What's the Harm? Nontaxpayer Standing to Challenge Religious Symbols

By Spencer, David | Harvard Journal of Law & Public Policy, Summer 2011 | Go to article overview

What's the Harm? Nontaxpayer Standing to Challenge Religious Symbols


Spencer, David, Harvard Journal of Law & Public Policy


I.   CURRENT CASE LAW
     A. The Supreme Court's (Limited)
        Guidance
     B. Circuit Court Precedent
        1. The Direct and Unwelcome
           Contact Test
        2. The Altered Behavior Test
II.  THE WEAK BASIS FOR THE TESTS APPLIED
     BY THE COURTS OF APPEALS
III. WHAT'S THE HARM? TESTING POTENTIAL
     INJURY-IN-FACT THEORIES OF RELIGIOUS
     SYMBOL PLAINTIFFS AGAINST SUPREME
     COURT PRECEDENT
     A. Offense
     B. Stigma
     C. Involuntary Exposure to Religion
     D. Special Burdens To Avoid
        Religious Symbols
IV.  NORMATIVE AND FUNCTIONAL JUSTIFICATION
     FOR DENYING NONTAXPAYER STANDING TO
     CHALLENGE RELIGIOUS SYMBOLS
     A. Protecting the Separation of Powers
     B. Preventing Unwarranted and
        Unnecessary Judicial Intrusions
        into the Culture Wars
V.   CONCLUSION

The Supreme Court's religious display cases have provoked much critical commentary. (1) Yet few scholars have focused on the antecedent jurisdictional question of what kind of injury a plaintiff must show to establish nontaxpayer (2) Article III standing to challenge a governmental religious display or symbol (3)--despite a large body of circuit court case law on the issue. (4) The Supreme Court has addressed the question only obliquely, even though two sitting Justices and the late Chief Justice Rehnquist have identified it as worthy of the Court's consideration. (5)

In most circuits, a plaintiff challenging a governmental religious symbol under the Establishment Clause need only show some variation of "direct and unwelcome contact" with the symbol to satisfy the injury-in-fact requirement of the Court's Article III standing doctrine. (6) But most circuit courts have analyzed the issue superficially, relying on the decisions of sister circuits or focusing on what can be gleaned from the Court's few passing comments on the issue. As of yet, no court or commentator has systematically evaluated the Article III standing of plaintiffs to challenge religious symbols in light of the entire corpus of Supreme Court standing precedent and the principles underlying those decisions. This Note undertakes that task and concludes that the weight of Supreme Court authority is at odds with the law in the circuit courts. Mere contact with a religious symbol, even if direct and unwelcome, produces at most psychological offense or stigmatic harm--injuries that the Court has found too abstract to give rise to standing.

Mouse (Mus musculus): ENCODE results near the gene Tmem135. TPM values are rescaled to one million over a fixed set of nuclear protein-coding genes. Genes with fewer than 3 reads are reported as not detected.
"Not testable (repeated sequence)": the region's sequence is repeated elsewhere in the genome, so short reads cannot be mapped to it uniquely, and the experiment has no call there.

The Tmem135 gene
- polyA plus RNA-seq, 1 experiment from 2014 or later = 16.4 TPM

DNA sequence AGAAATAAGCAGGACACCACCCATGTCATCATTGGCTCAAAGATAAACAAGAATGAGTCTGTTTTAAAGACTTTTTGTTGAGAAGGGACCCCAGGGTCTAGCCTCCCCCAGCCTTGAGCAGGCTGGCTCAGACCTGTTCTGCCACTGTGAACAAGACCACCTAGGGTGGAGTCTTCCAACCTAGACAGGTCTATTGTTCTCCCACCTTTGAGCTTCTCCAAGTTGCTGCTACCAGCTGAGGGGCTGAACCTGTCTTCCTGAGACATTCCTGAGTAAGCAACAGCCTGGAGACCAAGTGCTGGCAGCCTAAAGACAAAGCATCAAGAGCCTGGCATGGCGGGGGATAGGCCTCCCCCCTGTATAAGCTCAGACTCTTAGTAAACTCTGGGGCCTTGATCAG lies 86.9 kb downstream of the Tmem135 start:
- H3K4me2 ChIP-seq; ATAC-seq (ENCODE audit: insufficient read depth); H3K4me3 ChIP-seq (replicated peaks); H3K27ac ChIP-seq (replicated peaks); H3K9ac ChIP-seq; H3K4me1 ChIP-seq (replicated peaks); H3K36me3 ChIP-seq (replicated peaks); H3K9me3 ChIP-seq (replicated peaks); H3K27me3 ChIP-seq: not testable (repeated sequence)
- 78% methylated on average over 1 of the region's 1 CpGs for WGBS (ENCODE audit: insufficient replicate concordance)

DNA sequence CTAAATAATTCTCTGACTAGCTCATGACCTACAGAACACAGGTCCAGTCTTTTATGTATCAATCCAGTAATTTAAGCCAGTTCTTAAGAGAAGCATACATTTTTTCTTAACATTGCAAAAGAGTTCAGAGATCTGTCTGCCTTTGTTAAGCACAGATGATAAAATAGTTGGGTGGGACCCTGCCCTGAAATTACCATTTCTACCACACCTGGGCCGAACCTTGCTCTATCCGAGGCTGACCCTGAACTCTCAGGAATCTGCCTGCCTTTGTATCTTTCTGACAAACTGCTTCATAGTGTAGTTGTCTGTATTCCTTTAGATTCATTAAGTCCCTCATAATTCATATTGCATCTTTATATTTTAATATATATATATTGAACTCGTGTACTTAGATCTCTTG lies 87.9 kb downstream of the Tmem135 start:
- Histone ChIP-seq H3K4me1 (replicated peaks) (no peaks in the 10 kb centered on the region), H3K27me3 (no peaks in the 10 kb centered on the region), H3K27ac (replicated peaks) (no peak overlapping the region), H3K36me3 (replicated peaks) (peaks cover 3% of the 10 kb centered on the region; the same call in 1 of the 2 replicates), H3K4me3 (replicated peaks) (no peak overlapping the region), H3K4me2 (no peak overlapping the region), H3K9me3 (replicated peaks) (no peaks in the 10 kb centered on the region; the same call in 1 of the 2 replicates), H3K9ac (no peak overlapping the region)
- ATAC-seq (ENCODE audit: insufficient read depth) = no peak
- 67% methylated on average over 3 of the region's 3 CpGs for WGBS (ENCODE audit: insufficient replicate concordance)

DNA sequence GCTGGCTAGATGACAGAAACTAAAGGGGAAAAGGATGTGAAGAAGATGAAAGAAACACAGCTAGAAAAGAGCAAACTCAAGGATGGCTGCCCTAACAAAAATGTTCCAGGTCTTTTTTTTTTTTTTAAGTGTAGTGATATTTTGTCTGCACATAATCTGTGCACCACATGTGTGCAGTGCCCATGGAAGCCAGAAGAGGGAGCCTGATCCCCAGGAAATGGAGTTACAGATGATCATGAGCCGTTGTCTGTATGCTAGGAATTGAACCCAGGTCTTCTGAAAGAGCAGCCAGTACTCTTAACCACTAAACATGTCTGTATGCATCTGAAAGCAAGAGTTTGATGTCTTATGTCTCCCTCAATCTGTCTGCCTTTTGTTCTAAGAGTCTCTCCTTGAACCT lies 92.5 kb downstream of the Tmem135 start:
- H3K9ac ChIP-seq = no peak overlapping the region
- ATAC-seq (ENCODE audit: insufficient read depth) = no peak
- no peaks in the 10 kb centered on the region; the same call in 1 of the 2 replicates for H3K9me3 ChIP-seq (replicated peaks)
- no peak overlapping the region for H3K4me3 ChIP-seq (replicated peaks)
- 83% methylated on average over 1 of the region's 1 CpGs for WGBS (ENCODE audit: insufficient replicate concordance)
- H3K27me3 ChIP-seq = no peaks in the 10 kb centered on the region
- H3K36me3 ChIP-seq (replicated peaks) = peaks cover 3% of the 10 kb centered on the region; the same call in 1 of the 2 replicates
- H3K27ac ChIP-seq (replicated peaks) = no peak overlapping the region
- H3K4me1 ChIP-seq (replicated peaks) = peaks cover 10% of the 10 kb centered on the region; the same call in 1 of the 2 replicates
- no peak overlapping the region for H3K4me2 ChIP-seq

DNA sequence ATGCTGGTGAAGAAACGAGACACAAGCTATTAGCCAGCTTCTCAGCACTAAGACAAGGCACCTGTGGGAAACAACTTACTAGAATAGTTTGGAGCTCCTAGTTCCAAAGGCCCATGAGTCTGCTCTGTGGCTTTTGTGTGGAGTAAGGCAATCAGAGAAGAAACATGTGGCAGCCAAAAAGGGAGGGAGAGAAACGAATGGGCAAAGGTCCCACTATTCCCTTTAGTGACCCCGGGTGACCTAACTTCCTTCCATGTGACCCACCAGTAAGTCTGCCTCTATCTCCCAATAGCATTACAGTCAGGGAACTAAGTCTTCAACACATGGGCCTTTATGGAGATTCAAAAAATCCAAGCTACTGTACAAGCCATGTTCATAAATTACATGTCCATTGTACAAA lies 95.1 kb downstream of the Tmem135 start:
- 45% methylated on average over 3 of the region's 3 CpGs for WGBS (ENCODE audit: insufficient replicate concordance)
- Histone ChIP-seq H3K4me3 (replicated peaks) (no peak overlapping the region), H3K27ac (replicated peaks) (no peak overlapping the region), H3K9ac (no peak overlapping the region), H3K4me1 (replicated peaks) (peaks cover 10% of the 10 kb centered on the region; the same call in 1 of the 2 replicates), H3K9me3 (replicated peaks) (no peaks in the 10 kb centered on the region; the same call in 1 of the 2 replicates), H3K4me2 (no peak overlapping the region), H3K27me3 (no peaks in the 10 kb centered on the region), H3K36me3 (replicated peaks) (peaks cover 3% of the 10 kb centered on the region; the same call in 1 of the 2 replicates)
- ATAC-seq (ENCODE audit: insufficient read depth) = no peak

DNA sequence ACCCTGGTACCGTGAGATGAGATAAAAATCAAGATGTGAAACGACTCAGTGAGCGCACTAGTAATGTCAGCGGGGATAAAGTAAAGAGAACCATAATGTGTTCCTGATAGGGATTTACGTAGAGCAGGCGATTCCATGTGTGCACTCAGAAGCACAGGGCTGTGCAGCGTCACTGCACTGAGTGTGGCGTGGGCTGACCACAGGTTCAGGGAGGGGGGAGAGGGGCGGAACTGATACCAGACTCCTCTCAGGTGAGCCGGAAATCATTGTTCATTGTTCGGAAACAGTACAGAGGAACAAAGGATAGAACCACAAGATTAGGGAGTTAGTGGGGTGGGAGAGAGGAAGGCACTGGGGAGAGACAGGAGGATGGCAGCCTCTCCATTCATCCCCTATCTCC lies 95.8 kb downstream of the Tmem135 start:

But this straightforward conclusion appears to be in tension with the Court's religious endorsement test, which remains the substantive standard in religious symbol cases. (7) Although standing and the merits are doctrinally independent, (8) because the endorsement test protects against psychological and stigmatic injuries, it is probably unrealistic to expect lower courts to deny standing on these grounds. This is especially so given the large body of circuit court precedent that permits standing in religious symbol cases. The Supreme Court should therefore intervene to resolve the substantial inconsistency between its standing cases and the numerous circuit court decisions that permit nontaxpayer standing to challenge religious symbols.

Part I of this Note briefly sets forth the Supreme Court's limited guidance with regard to nontaxpayer standing in the religious symbol context and then summarizes the decisions of the federal courts of appeals. Part II argues that the Supreme Court precedents on which the circuit courts have relied provide a weak basis for their approaches to the question. Part III considers several possible ways of characterizing the injury alleged by religious symbol plaintiffs and evaluates each theory of injury in light of the Supreme Court's standing case law. All of the available theories of injury boil down to some version of either offense or stigmatic injury, both of which the Supreme Court has explicitly found to be insufficient to give rise to standing.

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